The representatives of Go4BioDev, Breanna and Simangele also stress about the disappearance of wetlands and the man made pollution which are major concerns in their geographical areas respectively. This again brings us to the humans who have by their activities inevitably led to Climate change.

Thus from these first hand experiences we can see that the contemporary wealth of biodiversity present and ecosystems is not infinite and human activities are greatly endangering the seas and coasts through destructive fishing practices, pollution & waste disposal, invasive alien species, habitat destruction and agricultural runoff. The Global climate change will make the situation worse. The Sea levels are going to rise, temperatures both on land and water are going to increase, the oceans will be polluted and when all these effects culminate as a whole, they will ultimately lead to an increase in the frequency of storms and other natural disasters.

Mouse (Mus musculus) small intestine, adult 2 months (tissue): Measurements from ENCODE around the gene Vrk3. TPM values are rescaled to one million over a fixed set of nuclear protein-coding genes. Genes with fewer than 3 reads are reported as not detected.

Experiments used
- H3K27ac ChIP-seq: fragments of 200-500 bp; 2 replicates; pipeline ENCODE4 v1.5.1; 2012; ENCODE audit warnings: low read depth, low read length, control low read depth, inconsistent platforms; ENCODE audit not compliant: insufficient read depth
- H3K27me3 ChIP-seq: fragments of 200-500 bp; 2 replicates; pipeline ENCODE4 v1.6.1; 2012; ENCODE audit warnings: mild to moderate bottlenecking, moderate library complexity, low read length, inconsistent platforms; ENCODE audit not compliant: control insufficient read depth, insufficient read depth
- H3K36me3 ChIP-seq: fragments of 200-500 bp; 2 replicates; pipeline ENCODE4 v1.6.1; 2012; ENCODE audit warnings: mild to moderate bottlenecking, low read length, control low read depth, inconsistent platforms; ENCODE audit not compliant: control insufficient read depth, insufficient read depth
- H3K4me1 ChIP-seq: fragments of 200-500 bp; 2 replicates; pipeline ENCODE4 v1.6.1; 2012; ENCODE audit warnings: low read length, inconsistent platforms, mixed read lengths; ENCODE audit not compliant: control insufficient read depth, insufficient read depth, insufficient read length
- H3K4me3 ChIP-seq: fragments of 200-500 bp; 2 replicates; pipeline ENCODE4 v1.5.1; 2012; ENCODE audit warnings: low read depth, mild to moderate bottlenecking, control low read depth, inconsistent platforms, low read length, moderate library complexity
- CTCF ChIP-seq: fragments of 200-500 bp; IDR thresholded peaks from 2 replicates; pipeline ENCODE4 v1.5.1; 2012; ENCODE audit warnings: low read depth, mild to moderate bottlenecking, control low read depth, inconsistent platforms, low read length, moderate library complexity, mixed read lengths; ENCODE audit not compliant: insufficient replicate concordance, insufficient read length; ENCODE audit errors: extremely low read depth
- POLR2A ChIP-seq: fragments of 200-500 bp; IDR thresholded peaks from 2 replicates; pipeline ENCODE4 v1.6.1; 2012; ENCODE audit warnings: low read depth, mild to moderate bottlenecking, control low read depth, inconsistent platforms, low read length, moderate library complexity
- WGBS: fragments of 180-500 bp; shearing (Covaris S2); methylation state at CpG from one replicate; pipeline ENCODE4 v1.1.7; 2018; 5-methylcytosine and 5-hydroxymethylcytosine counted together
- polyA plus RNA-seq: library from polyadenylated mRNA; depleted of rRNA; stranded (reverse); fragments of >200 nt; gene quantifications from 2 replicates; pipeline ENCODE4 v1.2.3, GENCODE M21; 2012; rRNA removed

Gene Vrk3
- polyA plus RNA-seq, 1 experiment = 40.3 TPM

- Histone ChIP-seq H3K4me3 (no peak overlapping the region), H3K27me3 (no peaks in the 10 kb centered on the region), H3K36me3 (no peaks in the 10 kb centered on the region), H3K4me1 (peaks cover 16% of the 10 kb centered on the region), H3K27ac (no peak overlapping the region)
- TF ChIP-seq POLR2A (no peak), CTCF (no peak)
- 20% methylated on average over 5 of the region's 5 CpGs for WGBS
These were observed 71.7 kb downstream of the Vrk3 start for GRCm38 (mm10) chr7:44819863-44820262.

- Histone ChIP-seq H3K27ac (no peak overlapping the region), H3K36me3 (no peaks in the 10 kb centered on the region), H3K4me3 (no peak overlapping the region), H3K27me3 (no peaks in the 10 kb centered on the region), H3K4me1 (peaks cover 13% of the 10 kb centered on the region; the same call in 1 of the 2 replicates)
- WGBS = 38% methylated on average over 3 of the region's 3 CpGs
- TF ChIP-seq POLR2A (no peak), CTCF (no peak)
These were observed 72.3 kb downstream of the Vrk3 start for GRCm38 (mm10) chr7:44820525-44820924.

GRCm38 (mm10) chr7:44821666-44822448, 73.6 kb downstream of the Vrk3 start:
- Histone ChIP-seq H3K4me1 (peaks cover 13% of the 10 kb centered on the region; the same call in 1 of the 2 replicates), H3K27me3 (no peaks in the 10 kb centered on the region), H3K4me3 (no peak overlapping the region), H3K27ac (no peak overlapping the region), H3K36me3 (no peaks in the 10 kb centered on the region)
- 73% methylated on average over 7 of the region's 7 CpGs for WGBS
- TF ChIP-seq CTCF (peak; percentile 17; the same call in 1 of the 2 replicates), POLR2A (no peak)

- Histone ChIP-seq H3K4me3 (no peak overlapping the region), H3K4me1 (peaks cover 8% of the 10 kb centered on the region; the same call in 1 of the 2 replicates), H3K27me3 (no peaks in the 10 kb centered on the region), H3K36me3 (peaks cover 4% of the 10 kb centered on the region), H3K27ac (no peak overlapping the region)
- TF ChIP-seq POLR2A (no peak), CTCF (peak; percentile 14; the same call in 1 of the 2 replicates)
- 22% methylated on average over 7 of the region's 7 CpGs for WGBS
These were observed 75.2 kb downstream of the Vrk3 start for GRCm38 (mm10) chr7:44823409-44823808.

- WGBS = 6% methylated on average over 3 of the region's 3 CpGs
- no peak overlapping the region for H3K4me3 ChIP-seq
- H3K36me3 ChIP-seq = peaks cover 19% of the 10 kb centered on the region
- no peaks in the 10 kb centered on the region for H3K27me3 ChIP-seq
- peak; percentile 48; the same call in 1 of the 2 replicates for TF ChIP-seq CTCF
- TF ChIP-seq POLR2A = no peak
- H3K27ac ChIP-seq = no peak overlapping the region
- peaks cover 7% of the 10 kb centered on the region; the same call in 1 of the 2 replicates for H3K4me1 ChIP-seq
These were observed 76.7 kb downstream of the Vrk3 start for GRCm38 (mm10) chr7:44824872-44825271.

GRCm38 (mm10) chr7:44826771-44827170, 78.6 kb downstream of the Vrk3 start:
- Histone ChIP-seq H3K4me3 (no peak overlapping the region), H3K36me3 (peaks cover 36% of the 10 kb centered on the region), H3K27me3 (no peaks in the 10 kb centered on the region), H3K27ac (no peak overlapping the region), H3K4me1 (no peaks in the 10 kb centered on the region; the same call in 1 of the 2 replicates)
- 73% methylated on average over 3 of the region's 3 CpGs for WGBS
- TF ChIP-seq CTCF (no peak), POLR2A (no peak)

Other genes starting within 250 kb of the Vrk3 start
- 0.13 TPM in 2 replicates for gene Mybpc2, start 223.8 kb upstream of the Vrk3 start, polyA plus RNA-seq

The way to go forward is for the governing bodies to enforce such policies that provide major safeguards for Biodiversity in coastal areas. Currently, Ocean areas are seriously under protected around the globe, with only about 0.8% of the oceans and 6% of the economic territorial seas being in the protected areas. On this front, the countries that have adopted the Convention on Biological Diversity are proactively addressing various Challenges of conservation and sustainable use of marine and coastal biodiversity. Through holistic approach, these countries focus on the proper management of seas and coasts, protected areas, coral reefs & deep sea biodiversity, marine culture as well as monitor the invasive alien species.

Oceans also play an important part economically due to its extensive use by a variety of stakeholders including commercial and artisanal fishers, fish farmers, developers and tourists. This increases the opportunity for foreign exchange. These benefits thus generated can again be reverted back for preservation and all the other measures that in turn promote coastal Biodiversity.